• Monthly Revenue Distribution — Estimate each month, how much to withhold in business account to cover expenses and taxes. — Self-Employment Taxes: (Gross Revenue * 0.92.35) * 0.153 (12.4% Social Security, 2.9% Medicare). — Estimated Income Tax: 5% State Income, 24% Federal Income — Total Tax Percentage: 15.3 + 29 = ~45% (Though, some people recommend 25-30%)
  • Week Prior to Quarterly Estimated Taxes Deadline - Use Form 1040-ES — Determine the total business revenue for that quarter. — Calculate the % of earnings to pay Federal self employment taxes. — Calculate the % of earnings to pay Federal/State income taxes.
  • Annual Filing - Use Form 1040 - Schedule C — Pay $25 Franchise Tax to State. — Calculate Federal deductions described above.

Now that I have my legal business entity created and my tax obligation estimated, it is time to determine the best option for banking with my corporation. It is heavily recommended to avoid mixing your personal and business transactions in the same accounts; therefore I began looking for a business checking account solution; beginning with local/regional banks and then continuing to online options.

Some of the main points that I looked for included:

  • Fees (Monthly, Annual): Ideally I would like to avoid all fees.
  • Minimum Balance Requirements (This usually coincided with fees such as ’ $X Monthly Fee unless minimum balance met) or Minimum Balance to open: Ideally as low as possible.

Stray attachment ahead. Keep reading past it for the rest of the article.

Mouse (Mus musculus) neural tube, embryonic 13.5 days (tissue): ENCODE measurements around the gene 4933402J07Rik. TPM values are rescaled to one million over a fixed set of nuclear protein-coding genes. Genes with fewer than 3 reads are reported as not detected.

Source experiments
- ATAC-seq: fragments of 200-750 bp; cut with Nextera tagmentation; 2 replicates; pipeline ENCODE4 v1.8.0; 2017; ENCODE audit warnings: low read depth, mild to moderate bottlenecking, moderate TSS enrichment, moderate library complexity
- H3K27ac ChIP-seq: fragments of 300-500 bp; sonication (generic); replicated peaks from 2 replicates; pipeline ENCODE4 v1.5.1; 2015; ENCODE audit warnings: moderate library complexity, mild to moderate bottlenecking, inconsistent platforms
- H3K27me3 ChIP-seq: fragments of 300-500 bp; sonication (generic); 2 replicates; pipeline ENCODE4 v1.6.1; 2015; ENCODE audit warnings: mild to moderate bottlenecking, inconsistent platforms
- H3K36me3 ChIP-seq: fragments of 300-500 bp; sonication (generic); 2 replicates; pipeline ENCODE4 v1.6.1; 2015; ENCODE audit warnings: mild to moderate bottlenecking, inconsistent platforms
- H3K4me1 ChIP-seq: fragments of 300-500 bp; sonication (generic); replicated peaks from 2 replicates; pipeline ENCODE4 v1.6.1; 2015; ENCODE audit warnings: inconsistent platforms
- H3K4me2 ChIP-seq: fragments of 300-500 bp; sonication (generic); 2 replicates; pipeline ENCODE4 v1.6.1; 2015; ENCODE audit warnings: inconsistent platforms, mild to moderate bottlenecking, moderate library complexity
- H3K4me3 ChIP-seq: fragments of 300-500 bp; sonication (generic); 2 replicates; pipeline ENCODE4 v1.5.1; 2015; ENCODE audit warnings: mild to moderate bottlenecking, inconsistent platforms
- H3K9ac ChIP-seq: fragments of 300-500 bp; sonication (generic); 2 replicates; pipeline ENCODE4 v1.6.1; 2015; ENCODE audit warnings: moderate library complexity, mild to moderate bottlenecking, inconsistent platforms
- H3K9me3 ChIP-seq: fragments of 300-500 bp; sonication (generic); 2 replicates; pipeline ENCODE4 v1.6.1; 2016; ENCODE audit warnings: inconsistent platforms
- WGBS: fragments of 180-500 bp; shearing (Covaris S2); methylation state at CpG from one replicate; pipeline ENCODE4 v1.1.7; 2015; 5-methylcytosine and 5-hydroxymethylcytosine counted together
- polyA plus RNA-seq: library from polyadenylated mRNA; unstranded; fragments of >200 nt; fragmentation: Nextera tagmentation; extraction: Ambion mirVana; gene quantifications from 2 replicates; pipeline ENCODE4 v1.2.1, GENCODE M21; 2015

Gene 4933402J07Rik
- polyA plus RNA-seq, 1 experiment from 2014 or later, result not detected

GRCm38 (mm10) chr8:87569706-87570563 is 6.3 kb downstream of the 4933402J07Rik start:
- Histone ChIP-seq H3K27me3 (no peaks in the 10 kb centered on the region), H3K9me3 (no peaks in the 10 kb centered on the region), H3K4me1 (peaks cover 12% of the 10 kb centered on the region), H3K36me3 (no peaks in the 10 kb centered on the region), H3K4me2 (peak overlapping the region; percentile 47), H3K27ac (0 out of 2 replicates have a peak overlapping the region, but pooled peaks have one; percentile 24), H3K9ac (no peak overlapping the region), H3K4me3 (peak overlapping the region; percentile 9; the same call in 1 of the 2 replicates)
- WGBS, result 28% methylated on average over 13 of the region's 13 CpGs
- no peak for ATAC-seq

• Transaction Limits: Once again, ideally none.
  • Deposit Fees/Limits: Some banks allow a certain amount to be deposited fee-free but then charge $0.XX per $XXX after that amount.
  • Interest Tiers: This is simply icing on the cake, I had no plans of leaving more cash in the account than what would be necessary to pay the schedule expenses and cover the tax expenses.

Unfortunately most local brick and mortar banks were not competitive in comparison to their online competitors and I eventually settled on the Capital One’s Spark Business Checking Account. I determined that a business credit card wouldn’t be necessary for my services since I have no plans of incurring debt or credit in the execution of my services.

Next I needed to review many of the valid payment methods that I could accept:

  • Physical Checks
  • Bank Wire Transfer
  • PayPal
  • Google Checkout
  • Stripe
  • Square Cash
  • Freshbooks (In conjunction with PayPal or other services)

Many of the more convenient methods have associated percentage fees (particularly when card transactions are used). The geographical situation would determine which method would be best. With local/regional clients, the convenience of checks couldn’t be overstated enough.

For the most part, I felt like I had a good understanding of the general business structure and operation that would need to be executed behind the scene for any success in freelancing, however the hardest part laid ahead.

Actually obtaining business.

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About

Blake Adams is a writer, software developer, technical consultant, and financial independence enthusiast living in Oxford, MS.